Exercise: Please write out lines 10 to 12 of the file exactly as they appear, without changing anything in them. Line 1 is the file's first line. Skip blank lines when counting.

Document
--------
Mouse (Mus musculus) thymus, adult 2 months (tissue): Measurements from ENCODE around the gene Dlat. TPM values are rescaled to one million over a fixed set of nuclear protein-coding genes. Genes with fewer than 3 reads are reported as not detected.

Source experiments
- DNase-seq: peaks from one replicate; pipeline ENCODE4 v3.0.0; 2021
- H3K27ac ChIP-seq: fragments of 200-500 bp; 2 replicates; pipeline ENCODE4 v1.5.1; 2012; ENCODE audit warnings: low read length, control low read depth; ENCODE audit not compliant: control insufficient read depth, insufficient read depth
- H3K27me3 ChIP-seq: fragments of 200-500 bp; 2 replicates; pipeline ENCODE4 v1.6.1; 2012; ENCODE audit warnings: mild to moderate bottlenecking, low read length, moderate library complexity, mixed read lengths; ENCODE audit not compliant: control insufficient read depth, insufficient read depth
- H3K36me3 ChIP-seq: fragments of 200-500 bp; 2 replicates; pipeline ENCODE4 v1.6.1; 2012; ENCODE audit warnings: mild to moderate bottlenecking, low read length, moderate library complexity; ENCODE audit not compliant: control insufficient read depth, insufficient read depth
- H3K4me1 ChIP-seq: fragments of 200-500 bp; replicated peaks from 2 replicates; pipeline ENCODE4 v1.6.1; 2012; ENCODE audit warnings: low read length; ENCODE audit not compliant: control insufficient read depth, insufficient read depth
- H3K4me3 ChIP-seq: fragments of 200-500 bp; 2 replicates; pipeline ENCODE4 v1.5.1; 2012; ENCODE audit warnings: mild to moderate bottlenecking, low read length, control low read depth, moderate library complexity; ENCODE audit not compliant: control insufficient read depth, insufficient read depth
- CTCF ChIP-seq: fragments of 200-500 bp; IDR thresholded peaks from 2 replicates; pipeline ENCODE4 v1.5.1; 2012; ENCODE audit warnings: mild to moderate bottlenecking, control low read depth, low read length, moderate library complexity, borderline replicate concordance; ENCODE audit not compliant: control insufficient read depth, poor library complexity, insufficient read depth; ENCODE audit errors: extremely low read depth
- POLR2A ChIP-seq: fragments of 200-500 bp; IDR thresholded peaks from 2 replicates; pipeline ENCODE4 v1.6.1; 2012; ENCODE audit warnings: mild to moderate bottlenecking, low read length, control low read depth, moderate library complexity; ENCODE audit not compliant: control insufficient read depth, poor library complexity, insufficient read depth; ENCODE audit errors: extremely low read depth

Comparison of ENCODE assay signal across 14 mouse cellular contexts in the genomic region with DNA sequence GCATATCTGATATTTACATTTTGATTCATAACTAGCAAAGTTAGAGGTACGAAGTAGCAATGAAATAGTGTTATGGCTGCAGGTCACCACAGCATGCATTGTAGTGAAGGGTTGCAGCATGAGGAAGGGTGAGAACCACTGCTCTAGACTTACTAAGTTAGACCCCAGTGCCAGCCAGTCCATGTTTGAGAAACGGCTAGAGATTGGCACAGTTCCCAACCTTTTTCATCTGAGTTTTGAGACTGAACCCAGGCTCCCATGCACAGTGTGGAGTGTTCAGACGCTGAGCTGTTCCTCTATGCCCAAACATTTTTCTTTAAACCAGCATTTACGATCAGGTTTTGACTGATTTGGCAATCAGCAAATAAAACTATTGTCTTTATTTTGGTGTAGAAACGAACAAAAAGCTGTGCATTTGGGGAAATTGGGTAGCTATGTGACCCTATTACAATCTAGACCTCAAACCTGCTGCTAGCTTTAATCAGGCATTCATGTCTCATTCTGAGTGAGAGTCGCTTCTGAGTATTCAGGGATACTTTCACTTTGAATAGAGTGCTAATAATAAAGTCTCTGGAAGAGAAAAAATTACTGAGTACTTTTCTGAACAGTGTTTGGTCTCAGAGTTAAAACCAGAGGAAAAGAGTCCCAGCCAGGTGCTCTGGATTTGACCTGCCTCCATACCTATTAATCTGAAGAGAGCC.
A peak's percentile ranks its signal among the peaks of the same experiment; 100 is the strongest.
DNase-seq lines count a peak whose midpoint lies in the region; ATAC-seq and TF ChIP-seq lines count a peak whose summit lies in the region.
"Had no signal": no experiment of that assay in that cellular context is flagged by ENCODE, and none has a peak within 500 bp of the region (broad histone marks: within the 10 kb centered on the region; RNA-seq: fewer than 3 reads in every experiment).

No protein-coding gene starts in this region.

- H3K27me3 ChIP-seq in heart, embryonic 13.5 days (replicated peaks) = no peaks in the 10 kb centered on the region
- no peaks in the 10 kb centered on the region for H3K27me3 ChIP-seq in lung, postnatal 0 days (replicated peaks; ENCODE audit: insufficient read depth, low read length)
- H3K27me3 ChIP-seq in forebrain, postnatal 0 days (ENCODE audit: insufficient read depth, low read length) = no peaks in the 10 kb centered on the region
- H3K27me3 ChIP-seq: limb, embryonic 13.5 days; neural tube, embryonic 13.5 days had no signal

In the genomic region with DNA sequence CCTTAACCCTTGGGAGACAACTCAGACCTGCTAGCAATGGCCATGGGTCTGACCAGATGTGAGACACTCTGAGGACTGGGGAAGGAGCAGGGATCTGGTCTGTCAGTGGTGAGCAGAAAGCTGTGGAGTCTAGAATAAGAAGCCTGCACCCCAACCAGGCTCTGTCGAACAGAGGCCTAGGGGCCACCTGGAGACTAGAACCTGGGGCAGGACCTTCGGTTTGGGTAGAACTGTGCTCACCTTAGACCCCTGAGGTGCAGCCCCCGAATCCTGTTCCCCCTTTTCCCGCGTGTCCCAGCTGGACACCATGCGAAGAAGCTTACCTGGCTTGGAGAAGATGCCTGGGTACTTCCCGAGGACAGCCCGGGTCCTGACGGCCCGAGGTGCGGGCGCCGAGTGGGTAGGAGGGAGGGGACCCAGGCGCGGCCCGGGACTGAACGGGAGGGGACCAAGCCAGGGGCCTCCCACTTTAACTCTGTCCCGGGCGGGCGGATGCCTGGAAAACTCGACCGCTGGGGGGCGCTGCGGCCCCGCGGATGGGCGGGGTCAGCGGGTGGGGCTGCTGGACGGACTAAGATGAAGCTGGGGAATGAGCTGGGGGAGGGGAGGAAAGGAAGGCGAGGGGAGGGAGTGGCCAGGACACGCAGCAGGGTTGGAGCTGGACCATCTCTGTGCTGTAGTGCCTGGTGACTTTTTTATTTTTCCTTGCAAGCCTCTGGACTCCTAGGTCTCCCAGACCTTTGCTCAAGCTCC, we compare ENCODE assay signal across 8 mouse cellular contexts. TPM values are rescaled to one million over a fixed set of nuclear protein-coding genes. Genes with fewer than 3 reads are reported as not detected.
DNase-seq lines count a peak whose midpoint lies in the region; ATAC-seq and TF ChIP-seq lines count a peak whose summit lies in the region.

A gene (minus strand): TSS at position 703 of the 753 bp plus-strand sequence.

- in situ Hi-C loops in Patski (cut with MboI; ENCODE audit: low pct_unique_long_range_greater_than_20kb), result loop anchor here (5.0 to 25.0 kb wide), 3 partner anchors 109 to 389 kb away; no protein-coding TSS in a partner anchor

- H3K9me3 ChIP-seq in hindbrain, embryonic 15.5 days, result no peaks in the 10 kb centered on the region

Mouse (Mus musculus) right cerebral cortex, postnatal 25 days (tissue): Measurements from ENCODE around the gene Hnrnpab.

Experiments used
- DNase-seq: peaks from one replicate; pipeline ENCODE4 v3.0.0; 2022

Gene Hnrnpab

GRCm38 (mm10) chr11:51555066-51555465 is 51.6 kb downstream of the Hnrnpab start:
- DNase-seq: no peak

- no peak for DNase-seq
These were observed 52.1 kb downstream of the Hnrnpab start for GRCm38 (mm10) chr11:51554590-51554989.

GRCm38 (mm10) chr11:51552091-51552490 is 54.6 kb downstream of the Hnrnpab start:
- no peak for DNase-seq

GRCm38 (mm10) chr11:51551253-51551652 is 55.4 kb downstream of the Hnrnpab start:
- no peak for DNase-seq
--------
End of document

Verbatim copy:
- POLR2A ChIP-seq: fragments of 200-500 bp; IDR thresholded peaks from 2 replicates; pipeline ENCODE4 v1.6.1; 2012; ENCODE audit warnings: mild to moderate bottlenecking, low read length, control low read depth, moderate library complexity; ENCODE audit not compliant: control insufficient read depth, poor library complexity, insufficient read depth; ENCODE audit errors: extremely low read depth

Comparison of ENCODE assay signal across 14 mouse cellular contexts in the genomic region with DNA sequence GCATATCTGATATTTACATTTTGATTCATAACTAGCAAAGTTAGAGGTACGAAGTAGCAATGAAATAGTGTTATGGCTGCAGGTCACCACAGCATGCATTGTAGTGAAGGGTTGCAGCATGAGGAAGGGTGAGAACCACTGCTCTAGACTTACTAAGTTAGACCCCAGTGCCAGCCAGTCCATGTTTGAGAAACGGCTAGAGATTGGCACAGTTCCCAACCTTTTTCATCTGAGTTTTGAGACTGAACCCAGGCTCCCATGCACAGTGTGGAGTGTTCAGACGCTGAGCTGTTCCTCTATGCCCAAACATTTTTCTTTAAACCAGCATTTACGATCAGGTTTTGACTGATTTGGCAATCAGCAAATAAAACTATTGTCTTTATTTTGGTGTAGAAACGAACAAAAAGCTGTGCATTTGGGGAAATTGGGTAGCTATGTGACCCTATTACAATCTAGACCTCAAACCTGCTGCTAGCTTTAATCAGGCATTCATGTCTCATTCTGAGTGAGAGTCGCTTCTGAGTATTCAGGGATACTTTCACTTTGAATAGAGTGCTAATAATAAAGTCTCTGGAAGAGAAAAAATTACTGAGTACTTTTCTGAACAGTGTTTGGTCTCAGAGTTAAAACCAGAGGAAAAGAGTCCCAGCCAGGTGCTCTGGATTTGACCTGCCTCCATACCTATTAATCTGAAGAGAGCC.
A peak's percentile ranks its signal among the peaks of the same experiment; 100 is the strongest.